At Gregario, we have always cultivated esteem and respect for the artisanal frame-building tradition of our beautiful country, which is dedicated to a niche of timeless "classic" products, primarily made from steel, but also incorporating wrapped carbon and other techniques specific to small workshops.

So long live frame builders and anyone dedicated to preservation and pass on a noble and fascinating ars technica !

That said, we recently came across some social media posts from several respected bicycle craftspeople who, while rightly praising the (undoubted) qualities of their frames, contrast their "handmade" products with "moulded" monocoque carbon frames. On the face of it, this seems like a legitimate claim, but this narrative leads to significant misinformation about HOW such "moulded" frames are actually produced... namely, with manual work that is decidedly more demanding and onerous than any technique for joining eight tubes.
Yes, because we are not talking about printing cookies, but rather about carefully arranging over 200 fabric shapes (pre-impregnated carbon) inside a mould. These pieces range from 40 cm strips to tiny stamps, all positioned by hand according to a precise plan (the ply-book) with meticulous overlaps, folds to manage and fibre orientations to respect. And this is only half the work, because then, depending on the resin curing technology used, there are a further series of steps involved, always rigorously by hand.
In the case of autoclaves (the most common technique in Europe), it is necessary to carefully position the internal bags, close the two half-moulds without pinching anything, arrange a series of auxiliary materials, close the external bag, apply the putty to connect the internal bags with the external and so on until the whole thing is cured under high pressure and temperature. Furthermore, once the curing is finished, it's back to manual work for mould opening, part extraction, and finishing. All this with a series of possible variations we won't go into now.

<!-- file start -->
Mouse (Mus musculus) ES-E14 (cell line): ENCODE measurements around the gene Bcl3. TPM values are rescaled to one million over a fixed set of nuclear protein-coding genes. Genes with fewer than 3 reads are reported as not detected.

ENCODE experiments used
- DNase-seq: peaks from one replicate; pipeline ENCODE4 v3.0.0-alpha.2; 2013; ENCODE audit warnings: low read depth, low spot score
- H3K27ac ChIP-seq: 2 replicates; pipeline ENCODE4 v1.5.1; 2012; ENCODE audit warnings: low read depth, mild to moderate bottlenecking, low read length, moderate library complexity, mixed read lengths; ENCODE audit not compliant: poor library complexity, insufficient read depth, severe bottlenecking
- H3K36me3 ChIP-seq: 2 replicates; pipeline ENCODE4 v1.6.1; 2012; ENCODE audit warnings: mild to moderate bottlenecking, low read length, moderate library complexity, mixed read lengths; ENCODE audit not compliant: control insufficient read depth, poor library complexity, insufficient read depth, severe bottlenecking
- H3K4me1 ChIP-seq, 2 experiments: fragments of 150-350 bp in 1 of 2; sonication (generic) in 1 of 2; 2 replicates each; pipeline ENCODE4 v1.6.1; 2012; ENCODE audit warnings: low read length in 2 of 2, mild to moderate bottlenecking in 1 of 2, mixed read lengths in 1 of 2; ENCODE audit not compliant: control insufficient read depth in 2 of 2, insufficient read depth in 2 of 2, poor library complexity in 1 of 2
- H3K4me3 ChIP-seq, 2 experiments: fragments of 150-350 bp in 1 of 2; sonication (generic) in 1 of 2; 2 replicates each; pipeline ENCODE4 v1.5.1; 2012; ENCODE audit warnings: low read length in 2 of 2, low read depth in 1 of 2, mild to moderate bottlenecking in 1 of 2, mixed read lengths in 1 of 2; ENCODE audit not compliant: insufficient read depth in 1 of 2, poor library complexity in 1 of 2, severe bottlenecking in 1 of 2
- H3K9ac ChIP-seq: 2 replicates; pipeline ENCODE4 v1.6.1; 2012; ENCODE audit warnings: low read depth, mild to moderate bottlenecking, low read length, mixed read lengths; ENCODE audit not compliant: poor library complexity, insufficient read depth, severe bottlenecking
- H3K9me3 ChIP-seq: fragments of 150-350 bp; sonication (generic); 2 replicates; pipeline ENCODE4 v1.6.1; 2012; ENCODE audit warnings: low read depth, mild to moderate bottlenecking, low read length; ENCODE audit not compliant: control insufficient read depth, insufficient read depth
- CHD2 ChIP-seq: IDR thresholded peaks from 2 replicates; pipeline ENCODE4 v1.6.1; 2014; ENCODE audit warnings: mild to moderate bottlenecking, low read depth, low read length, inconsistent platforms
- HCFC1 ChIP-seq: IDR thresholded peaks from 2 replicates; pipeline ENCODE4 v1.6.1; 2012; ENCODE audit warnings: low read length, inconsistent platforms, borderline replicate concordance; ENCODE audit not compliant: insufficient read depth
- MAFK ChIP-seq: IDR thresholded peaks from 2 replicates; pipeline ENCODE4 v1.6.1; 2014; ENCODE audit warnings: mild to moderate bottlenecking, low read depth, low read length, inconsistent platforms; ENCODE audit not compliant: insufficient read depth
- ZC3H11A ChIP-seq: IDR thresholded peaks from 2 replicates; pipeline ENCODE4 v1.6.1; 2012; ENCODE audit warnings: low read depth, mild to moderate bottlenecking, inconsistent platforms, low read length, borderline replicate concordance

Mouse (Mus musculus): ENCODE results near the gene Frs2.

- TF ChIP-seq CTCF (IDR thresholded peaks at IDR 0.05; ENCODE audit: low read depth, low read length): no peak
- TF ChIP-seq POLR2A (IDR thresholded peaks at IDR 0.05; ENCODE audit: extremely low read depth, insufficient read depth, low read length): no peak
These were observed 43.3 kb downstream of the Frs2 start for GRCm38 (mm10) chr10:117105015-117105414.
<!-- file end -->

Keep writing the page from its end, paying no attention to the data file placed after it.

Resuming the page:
In short, there is nothing more "handmade" than a carbon monocoque frame.

And what about mass production, often from Asia?

The distinction between artisanal and industrial does not lie in the material or the specific technique, but in the way work is organised. Any technique can be analysed, simplified, broken down and organised in an industrial way to try to make it economical (and therefore profitable) on a large scale. Whether it’s setting up semi-automatic welding lines or production lines where workers repeatedly place the same 3 pieces of carbon all day, the goal is always the same: to produce as many pieces at the lowest cost. This applies across all fields: there’s the artisan woodcarver creating unique pieces, and then there are mass-produced carved items made with advanced machinery.

This is where the real choice for the customer comes in: a mass-produced or a unique product? The work of many hands in a production line, or the work of a few passionate individuals?

Of course, not everyone can afford the luxury, and from this perspective, mass production isn’t inherently bad if it makes the product more accessible. However, these “serial” producers aren’t satisfied with just the low and mid-range market. They increasingly push into the high-end and luxury sectors, trying to sell a false sense of uniqueness to justify “high craftsmanship” prices on mass-produced items, leading to inflated profit margins. They’re selling an illusion, and some customers are willing to buy it.

Gregario is a hybrid workshop, combining craftsmanship with engineering, technology, and innovation. We develop original processes to explore new paths: bespoke framebuilding evolved (integral monocoque) that continues the “handmade” tradition while embracing the innovations that define modern high-end bicycles.